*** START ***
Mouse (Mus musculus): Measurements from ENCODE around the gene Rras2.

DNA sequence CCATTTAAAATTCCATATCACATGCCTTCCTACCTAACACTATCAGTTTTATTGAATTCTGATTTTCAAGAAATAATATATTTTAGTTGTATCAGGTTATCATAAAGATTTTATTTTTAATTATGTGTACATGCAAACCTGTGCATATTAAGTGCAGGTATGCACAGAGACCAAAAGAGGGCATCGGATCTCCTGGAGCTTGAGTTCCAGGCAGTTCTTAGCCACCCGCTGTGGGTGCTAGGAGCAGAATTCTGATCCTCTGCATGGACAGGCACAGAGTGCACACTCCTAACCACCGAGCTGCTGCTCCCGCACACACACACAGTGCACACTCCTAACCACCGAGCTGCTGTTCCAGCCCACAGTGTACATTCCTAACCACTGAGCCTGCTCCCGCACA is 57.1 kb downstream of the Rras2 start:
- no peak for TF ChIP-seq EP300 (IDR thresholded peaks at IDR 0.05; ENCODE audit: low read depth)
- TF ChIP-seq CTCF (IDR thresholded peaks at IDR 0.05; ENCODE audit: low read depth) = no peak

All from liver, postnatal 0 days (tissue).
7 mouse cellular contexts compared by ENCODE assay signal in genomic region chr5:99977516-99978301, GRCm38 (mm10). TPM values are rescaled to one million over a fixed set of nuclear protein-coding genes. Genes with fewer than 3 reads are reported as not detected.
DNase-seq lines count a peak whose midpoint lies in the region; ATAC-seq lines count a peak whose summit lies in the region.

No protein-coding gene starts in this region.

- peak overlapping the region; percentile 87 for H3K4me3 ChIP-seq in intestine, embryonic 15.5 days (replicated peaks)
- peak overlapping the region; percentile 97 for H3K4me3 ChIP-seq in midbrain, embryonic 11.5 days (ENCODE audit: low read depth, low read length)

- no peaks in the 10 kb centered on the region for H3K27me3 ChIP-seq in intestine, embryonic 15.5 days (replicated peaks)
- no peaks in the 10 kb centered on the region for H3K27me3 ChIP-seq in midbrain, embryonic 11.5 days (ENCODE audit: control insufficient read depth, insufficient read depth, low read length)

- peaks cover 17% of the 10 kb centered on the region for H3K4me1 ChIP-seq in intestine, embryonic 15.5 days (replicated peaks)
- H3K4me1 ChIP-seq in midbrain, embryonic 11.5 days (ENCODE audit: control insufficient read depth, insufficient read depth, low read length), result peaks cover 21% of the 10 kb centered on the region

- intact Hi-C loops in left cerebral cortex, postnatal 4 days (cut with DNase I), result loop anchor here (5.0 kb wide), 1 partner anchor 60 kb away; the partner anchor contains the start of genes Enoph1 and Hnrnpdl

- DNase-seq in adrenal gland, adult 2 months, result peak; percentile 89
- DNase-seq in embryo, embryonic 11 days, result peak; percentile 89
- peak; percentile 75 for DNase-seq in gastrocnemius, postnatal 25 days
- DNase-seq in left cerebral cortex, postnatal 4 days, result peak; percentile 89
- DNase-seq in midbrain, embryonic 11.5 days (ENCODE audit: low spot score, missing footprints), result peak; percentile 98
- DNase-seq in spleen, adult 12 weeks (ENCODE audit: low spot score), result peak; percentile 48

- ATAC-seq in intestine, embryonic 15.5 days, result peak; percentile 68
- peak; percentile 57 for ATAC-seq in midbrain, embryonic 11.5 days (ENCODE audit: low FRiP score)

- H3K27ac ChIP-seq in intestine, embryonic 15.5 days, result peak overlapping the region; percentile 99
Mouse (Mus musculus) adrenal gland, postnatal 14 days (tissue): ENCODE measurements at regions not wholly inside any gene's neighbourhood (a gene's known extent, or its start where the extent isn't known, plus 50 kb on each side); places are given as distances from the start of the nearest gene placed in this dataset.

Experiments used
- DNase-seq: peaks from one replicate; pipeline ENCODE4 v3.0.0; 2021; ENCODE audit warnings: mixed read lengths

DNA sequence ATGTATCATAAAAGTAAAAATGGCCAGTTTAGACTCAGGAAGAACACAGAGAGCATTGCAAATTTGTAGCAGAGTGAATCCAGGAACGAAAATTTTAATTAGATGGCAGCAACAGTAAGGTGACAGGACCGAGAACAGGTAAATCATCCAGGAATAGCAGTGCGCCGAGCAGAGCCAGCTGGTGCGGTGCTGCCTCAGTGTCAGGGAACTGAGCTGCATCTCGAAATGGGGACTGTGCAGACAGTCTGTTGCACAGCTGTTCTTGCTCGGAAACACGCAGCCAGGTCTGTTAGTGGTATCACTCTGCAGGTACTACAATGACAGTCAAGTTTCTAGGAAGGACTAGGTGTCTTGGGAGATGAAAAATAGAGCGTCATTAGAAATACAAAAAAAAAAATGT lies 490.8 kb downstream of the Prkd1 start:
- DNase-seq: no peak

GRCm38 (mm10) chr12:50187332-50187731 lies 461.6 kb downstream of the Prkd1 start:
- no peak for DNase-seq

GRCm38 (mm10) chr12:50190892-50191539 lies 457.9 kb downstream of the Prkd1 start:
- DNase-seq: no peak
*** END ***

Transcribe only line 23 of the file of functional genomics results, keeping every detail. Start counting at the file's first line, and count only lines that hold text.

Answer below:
- peak; percentile 57 for ATAC-seq in midbrain, embryonic 11.5 days (ENCODE audit: low FRiP score)